Page:Right to Privacy.djvu/19

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211
THE RIGHT TO PRIVACY.

confidence; but now that modern devices afford abundant opportunities for the perpetration of such wrongs without any participation by the injured party, the protection granted by the law must be placed upon a broader foundation. While, for instance, the state of the photographic art was such that one's picture could seldom be taken without his consciously "sitting" for the purpose, the law of contract or of trust might afford the prudent man sufficient safeguards against the improper circulation of his portrait; but since the latest advances in photographic art have rendered it possible to take pictures surreptitiously, the doctrines of contract and of trust are inadequate to support the required protection, and the law of tort must be resorted to. The right of property in its widest sense, including all possession, including all rights and privileges, and hence embracing the right to an inviolate personality, affords alone that broad basis upon which the protection which the individual demands can be rested.

Thus, the courts, in searching for some principle upon which the publication of private letters could be enjoined, naturally came upon the ideas of a breach of confidence, and of an implied contract; but it required little consideration to discern that this doctrine could not afford all the protection required, since it would not support the court in granting a remedy against a stranger; and so the theory of property in the contents of letters was adopted.[1] Indeed, it is difficult to conceive on what theory of the law the casual recipient of a letter, who proceeds to publish it, is guilty of a breach of contract, express or implied, or of any breach of trust, in the ordinary acceptation of that term. Suppose a letter has been addressed to him without his solicitation. He opens it, and reads. Surely, he has not made any contract; he has not accepted any trust. He cannot, by opening and reading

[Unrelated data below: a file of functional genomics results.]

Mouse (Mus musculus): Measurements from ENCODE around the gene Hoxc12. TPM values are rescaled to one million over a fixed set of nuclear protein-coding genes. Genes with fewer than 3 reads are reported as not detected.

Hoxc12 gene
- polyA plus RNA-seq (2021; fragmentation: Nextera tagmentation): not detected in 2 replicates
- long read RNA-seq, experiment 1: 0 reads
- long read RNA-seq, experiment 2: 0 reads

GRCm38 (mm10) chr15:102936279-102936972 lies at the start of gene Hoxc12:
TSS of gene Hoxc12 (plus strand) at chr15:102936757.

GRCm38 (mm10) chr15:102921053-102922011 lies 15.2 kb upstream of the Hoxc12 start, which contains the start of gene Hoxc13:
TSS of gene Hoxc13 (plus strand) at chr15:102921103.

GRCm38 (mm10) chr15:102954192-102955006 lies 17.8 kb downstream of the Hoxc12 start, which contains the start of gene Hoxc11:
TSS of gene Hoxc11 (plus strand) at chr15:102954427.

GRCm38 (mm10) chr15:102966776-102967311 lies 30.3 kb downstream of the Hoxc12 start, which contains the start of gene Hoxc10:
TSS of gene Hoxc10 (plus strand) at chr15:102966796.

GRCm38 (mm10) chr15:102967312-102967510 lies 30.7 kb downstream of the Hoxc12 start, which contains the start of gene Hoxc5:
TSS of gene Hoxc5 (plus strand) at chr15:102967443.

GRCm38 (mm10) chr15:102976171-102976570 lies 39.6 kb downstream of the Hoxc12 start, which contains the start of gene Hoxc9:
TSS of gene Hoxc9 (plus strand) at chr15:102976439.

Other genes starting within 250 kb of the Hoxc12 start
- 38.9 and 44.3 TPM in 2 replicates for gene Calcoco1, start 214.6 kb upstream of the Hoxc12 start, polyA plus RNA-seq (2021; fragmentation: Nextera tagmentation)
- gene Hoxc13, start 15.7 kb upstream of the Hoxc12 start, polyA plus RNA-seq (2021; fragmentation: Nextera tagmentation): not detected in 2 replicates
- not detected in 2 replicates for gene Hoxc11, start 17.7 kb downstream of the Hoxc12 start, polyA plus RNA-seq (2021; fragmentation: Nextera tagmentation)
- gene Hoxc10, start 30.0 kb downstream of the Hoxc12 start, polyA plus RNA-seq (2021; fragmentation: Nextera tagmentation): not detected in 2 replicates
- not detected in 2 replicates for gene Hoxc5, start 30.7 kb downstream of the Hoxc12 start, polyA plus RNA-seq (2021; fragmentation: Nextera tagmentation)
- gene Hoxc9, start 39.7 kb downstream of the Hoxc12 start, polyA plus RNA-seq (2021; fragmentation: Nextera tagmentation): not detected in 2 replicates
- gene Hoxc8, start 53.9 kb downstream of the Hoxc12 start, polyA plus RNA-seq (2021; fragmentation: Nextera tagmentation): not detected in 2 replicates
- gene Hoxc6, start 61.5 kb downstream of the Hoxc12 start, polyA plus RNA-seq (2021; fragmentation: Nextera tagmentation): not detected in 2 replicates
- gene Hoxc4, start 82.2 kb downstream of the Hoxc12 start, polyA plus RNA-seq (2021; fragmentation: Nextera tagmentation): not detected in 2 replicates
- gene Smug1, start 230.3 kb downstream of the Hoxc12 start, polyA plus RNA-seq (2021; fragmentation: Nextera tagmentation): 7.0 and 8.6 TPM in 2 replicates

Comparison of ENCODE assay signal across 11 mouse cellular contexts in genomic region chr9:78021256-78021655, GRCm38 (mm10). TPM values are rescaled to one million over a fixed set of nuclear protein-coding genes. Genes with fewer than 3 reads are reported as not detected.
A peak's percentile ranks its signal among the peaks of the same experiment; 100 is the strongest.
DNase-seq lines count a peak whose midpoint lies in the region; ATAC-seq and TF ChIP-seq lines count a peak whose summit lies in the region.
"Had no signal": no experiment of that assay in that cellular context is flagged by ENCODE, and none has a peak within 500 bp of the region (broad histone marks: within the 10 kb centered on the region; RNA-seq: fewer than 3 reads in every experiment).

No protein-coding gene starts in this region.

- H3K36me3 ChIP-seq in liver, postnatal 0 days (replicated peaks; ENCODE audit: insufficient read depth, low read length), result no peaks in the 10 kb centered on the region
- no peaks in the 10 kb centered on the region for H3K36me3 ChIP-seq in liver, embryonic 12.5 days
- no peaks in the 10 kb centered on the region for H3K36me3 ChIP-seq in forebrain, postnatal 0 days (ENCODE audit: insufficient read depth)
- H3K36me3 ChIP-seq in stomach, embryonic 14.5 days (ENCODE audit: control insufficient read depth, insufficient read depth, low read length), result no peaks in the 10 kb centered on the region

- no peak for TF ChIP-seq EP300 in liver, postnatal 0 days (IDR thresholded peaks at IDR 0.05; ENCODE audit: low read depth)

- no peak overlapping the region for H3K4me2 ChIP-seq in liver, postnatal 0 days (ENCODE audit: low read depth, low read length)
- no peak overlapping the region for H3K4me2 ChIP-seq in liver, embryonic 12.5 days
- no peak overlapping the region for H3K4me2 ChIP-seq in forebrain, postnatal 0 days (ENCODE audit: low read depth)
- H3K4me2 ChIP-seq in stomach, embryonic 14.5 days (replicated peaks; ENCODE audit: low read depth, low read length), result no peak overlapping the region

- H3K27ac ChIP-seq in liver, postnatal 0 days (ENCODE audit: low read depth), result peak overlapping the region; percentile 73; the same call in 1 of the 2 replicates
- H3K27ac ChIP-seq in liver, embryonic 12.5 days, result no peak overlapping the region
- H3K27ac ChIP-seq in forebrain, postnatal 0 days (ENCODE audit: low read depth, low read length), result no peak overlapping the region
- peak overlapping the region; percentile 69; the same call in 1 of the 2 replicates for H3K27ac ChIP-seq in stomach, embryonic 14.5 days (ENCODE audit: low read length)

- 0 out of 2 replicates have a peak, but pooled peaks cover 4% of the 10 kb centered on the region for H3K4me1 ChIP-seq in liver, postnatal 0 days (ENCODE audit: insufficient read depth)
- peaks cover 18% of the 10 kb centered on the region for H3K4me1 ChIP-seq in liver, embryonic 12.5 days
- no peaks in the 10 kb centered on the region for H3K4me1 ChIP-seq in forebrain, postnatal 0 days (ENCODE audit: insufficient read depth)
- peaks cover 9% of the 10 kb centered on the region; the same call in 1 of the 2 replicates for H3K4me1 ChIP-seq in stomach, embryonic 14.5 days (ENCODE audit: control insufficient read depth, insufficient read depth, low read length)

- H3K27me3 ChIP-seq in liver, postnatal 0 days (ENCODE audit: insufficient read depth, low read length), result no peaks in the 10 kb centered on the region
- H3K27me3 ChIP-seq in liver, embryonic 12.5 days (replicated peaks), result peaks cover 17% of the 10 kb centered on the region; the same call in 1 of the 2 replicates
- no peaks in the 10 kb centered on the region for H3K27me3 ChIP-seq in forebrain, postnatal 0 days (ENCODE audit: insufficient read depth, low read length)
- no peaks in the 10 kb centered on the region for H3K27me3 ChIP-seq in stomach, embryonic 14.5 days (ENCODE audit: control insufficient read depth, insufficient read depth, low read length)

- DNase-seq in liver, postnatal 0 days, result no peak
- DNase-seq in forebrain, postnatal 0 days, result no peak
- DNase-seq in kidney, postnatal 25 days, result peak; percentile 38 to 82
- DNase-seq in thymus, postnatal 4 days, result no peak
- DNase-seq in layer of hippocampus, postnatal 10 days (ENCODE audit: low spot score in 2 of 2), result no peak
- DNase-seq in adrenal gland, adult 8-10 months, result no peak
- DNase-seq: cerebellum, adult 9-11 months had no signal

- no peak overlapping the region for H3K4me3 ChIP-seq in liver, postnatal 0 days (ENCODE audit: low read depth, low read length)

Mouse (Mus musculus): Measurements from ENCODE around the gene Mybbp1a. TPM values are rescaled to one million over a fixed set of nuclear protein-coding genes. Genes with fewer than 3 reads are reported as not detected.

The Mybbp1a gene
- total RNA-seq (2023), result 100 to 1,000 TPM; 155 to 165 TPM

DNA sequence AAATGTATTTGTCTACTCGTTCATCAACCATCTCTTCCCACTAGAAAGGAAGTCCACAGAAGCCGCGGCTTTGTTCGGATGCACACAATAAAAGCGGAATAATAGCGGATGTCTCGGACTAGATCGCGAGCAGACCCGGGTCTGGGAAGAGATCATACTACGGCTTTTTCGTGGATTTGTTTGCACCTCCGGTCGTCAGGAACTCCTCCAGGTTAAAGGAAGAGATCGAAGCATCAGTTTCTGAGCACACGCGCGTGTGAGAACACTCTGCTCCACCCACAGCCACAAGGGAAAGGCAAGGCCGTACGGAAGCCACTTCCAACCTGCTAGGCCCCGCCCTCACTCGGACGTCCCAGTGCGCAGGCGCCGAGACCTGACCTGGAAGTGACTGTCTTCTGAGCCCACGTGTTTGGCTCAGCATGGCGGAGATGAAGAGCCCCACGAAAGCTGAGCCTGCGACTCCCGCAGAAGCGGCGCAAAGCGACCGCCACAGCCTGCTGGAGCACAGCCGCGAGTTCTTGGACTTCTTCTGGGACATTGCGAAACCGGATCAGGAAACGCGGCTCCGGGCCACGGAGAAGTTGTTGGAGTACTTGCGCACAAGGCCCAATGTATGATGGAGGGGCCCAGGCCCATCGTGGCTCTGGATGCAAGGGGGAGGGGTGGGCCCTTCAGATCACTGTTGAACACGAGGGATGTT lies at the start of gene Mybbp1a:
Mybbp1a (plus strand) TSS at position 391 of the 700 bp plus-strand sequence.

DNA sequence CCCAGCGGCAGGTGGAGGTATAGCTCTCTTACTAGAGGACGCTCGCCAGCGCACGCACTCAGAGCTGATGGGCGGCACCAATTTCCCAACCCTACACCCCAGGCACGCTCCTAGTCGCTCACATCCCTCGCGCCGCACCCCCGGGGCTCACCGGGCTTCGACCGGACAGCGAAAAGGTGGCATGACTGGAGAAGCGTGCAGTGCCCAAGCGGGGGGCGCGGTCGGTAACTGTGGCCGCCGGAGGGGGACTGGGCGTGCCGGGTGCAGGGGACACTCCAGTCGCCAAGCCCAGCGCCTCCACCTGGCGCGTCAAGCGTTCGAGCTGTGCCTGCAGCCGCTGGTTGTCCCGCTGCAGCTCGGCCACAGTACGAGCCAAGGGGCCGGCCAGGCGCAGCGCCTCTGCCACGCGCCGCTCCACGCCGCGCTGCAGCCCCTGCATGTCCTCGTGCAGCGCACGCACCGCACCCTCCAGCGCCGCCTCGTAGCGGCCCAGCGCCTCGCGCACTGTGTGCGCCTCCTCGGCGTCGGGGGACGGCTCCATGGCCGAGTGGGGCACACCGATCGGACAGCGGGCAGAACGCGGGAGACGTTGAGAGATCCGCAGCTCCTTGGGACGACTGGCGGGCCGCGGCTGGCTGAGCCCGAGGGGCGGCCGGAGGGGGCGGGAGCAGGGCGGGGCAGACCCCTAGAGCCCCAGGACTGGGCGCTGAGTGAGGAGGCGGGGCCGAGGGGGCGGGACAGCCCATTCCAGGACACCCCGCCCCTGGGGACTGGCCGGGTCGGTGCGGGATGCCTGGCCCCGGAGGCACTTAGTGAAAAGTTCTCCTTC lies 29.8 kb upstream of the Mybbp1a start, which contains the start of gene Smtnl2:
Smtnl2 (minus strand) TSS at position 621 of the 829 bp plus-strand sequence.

1. See Mr. Justice Story in Folsom v. Marsh, 2 Story, 100, 111 (1841):—

    "If he [the recipient of a letter] attempt to publish such letter or letters on other occasions, not justifiable, a court of equity will prevent the publication by an injunction, as a breach of private confidence or contract, or of the rights of the author; and a fortiori, if he attempt to publish them for profit; for then it is not a mere breach of confidence or contract, but it is a violation of the exclusive copyright of the writer. … The general property, and the general rights incident to property, belong to the writer, whether the letters are literary compositions, or familiar letters, or details of facts, or letters of business. The general property in the manuscripts remains in the writer and his representatives, as well as the general copyright. A fortiori, third persons, standing in no privity with either party, are not entitled to publish them, to subserve their own private purposes of interest, or curiosity, or passion."